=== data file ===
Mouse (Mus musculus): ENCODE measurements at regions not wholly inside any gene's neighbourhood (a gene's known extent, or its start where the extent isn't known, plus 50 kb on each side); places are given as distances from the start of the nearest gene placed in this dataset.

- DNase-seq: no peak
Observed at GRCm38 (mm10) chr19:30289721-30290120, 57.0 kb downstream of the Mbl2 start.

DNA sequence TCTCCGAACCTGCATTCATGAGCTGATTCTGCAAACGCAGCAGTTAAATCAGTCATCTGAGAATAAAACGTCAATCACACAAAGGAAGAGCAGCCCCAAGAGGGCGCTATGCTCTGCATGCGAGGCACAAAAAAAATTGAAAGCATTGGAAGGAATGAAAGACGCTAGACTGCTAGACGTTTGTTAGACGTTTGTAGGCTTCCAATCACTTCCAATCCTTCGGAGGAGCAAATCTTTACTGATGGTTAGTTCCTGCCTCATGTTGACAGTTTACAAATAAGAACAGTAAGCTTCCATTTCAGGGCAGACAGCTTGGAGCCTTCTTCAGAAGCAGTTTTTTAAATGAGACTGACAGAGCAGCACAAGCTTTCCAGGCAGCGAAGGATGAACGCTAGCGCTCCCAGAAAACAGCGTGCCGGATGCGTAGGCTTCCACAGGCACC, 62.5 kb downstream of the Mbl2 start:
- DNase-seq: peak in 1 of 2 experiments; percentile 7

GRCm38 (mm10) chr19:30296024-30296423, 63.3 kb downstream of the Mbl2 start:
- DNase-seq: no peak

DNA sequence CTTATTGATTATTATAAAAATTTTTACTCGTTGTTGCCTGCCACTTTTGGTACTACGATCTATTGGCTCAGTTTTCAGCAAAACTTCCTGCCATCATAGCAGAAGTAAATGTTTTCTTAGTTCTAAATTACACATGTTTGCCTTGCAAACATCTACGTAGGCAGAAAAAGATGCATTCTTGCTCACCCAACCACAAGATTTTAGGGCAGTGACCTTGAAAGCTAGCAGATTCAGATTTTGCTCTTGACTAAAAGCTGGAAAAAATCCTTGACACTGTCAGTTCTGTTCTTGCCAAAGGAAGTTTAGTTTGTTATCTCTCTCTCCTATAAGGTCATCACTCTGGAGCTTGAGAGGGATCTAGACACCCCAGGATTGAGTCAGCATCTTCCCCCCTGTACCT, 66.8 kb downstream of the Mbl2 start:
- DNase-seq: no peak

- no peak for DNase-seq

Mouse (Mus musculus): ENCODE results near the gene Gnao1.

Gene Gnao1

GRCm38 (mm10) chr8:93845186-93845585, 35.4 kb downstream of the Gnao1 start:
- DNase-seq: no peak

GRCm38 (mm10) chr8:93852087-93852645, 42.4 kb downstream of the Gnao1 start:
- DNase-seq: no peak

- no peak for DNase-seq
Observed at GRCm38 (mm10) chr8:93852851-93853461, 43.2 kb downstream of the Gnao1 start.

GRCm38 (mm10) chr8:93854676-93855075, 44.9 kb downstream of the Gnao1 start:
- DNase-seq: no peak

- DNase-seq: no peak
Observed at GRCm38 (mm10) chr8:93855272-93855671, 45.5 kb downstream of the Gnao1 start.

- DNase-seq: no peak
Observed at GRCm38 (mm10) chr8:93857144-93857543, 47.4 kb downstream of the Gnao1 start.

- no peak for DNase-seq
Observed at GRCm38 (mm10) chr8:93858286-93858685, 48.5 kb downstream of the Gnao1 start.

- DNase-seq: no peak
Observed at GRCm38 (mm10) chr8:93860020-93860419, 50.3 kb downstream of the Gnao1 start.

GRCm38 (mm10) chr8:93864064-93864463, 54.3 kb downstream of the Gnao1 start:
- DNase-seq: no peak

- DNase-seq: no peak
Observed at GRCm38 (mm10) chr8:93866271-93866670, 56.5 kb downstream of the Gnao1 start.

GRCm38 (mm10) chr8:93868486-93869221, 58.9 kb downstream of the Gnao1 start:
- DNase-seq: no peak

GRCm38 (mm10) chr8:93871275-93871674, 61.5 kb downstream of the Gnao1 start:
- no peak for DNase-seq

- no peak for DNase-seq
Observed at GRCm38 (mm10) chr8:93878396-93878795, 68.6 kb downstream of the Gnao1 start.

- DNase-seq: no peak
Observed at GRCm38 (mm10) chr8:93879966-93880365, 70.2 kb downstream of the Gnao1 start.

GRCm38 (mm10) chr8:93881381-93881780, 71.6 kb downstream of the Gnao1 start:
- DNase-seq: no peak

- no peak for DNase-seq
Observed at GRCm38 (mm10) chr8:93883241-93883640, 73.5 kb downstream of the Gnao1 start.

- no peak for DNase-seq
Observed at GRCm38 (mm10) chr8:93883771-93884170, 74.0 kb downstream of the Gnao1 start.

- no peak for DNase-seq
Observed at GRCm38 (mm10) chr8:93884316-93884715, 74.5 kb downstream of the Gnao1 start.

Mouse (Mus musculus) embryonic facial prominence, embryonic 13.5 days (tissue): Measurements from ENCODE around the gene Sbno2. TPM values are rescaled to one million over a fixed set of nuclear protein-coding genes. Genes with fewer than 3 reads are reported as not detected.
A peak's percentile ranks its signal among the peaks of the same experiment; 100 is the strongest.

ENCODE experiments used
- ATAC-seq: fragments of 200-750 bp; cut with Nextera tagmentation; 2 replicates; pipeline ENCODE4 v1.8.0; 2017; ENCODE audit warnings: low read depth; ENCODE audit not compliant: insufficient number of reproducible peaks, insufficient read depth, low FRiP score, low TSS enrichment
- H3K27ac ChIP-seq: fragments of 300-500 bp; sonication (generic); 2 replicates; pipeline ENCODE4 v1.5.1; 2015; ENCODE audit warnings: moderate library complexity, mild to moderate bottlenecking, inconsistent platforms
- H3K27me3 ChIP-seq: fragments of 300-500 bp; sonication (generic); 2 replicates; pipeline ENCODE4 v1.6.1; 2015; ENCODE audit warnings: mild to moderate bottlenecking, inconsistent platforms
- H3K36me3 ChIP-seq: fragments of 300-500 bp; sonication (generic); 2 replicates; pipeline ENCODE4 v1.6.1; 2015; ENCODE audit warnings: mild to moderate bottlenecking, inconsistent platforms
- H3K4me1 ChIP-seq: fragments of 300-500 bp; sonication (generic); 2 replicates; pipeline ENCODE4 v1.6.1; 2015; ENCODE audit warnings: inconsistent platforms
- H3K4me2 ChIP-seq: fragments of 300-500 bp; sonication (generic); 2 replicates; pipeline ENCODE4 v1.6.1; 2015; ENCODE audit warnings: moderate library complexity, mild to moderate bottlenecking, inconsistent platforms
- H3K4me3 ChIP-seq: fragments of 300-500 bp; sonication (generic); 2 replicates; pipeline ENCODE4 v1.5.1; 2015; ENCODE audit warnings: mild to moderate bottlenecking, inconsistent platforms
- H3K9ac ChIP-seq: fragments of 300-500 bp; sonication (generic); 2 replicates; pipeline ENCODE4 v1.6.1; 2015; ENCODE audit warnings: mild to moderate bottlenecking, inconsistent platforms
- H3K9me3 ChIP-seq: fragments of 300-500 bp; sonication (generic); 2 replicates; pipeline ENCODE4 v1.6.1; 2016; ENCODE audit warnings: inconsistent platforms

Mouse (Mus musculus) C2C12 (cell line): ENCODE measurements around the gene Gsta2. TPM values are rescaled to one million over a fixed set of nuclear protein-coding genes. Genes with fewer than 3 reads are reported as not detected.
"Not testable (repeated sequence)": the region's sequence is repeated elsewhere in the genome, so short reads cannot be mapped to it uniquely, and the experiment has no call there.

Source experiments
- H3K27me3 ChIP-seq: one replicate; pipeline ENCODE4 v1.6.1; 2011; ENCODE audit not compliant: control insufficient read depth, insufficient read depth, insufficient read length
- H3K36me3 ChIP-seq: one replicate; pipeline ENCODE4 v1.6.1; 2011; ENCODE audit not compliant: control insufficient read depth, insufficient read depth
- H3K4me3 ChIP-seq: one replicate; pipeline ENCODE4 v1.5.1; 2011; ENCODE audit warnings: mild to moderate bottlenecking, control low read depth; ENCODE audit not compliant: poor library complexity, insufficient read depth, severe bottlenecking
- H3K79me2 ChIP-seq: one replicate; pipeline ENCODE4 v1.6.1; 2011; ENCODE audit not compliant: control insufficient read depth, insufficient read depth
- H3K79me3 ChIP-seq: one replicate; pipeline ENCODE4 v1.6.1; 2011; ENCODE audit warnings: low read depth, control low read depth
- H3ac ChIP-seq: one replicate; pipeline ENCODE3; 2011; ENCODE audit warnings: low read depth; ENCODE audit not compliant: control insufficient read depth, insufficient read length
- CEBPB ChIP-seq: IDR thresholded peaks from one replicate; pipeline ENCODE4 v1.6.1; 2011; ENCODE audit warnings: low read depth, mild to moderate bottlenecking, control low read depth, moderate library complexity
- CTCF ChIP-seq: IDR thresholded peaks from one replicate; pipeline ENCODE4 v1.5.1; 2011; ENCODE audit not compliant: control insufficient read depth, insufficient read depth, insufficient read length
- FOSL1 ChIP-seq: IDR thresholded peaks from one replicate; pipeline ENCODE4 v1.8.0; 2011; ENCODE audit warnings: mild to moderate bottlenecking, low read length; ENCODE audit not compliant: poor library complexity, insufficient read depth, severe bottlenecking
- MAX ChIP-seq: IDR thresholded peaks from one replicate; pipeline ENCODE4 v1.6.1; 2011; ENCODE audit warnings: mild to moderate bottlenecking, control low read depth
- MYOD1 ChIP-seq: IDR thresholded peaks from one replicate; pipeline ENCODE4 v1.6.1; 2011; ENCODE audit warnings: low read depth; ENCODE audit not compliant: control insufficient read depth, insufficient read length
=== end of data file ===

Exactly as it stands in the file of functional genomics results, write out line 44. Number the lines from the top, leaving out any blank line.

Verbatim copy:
Observed at GRCm38 (mm10) chr8:93883241-93883640, 73.5 kb downstream of the Gnao1 start.